One of the many images McDonald's app captured at NYC Apple stores
In yesterday's Bits, I linked up Brooklyn artist Kyle McDonald's project People Staring at Computers, in which he created an app that took snapshots, one every minute, of people shopping for computers at Apple stores in New York, and uploaded them to his site. His project description says the project is "exhibited on site with a remotely triggered app that displayed the photos full screen on every available computer."
Now it appears that project may be in jeopardy. On Twitter, McDonald reports that he received a visit from the Secret Service today and they took his laptop. "Please assume they're reading any emails you send me," he tweeted. The site, for now, is still up and running.
McDonald, whose work was featured in last month's Eyeo festival of digital art in Minneapolis, discussed the case a bit more on Twitter today:
Here's a video McDonald created about the project:
Update: Before noting that the Secret Service took "two computers, an iPod and two flash drives, and told McDonald that Apple would contact him separately," Mashable describes how McDonald made it happen:
On three days in June, McDonald’s program documented people staring at computers in Apple stores. Since the stores wiped their computers every night, he had to go back in and reinstall the program each day he took photos. He uploaded a collection of the photos to a Tumblr blog, and last Sunday he set up “an exhibition” at the Apple stores. During the unauthorized event at the Apple stores on West 14th Street and in Soho, when people looked at an Apple store machine, they saw a picture of themselves. Then they saw photos of other people staring at computers. Amazingly, nobody made a fuss.Here's the U.S. code McDonald may be in violation of, entitled "Fraud and related activity in connection with computers."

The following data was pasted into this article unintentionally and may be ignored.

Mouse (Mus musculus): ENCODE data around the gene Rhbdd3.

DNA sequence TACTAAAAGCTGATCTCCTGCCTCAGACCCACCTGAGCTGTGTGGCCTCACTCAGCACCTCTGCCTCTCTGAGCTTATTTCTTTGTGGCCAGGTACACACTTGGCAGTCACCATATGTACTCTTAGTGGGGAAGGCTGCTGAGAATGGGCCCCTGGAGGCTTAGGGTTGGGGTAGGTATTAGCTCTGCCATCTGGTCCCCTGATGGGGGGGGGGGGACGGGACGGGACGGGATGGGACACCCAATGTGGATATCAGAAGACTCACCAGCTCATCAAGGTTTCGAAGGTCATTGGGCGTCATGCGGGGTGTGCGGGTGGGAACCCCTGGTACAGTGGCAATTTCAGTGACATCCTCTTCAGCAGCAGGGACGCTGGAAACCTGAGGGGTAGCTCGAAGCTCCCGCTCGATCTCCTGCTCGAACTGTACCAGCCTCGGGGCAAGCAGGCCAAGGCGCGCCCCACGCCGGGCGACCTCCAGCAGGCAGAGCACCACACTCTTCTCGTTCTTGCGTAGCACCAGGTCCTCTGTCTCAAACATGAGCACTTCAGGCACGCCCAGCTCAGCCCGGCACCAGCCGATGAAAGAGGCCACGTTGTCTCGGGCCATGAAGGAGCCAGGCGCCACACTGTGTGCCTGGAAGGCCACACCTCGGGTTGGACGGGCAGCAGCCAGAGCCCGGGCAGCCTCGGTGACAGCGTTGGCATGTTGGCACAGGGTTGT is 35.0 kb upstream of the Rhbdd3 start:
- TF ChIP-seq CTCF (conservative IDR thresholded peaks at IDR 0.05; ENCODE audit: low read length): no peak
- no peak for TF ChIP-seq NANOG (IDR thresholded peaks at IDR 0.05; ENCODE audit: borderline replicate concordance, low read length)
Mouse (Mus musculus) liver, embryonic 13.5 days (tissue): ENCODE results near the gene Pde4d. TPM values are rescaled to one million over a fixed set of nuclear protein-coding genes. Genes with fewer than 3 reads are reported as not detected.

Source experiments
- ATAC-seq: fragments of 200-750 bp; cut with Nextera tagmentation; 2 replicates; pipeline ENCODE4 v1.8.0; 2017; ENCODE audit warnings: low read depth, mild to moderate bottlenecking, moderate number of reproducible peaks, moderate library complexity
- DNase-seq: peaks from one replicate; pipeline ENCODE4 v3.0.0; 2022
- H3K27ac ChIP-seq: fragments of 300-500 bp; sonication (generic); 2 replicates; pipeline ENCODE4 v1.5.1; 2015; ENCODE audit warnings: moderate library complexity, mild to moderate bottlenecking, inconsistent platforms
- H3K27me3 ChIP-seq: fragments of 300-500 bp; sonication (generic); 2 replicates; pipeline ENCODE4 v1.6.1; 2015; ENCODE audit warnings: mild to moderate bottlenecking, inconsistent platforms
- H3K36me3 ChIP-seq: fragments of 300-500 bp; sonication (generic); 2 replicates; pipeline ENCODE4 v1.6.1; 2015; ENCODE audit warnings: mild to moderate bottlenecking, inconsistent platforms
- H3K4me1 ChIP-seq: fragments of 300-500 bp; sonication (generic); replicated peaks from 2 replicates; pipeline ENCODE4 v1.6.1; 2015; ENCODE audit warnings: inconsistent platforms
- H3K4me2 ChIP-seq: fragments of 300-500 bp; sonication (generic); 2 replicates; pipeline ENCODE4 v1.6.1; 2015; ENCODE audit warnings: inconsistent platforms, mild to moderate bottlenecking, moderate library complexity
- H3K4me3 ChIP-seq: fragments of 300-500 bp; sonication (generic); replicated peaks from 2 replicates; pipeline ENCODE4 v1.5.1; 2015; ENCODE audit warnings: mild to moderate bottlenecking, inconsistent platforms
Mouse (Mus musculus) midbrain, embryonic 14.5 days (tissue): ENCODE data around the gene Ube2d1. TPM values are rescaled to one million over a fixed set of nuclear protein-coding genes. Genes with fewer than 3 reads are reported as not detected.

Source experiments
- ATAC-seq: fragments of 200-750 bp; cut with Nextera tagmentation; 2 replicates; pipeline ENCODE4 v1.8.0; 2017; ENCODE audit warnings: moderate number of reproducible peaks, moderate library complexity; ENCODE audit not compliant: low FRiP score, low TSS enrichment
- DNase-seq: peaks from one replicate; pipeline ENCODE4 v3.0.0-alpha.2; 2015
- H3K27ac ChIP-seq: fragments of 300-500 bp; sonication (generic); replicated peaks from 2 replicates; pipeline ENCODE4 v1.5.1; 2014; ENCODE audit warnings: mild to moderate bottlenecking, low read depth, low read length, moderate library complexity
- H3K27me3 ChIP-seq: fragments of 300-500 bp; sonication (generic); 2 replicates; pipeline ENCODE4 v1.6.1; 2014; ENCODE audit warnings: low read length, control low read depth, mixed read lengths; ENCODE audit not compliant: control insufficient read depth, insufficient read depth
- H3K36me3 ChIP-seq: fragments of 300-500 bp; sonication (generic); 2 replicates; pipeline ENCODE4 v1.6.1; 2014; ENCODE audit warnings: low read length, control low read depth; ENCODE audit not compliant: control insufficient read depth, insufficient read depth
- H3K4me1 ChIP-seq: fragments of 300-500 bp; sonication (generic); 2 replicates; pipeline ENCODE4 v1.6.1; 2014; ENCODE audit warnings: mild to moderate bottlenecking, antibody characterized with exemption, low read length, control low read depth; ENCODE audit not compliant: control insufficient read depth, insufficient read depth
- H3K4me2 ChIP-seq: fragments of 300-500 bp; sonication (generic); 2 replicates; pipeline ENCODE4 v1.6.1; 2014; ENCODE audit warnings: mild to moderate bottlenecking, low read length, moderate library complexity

Over the course of the project, McDonald set up roughly 100 Apple store computers to call his servers every minute. That’s a lot of network traffic, and he learned that Apple monitors traffic in its stores when he received a photo from a Cupertino computer of what appeared to be an Apple technician. The technician had apparently traced the traffic to the site McDonald used to upload the program to Apple Store computers — and installed it himself.
Via Andy Gifford on Twitter.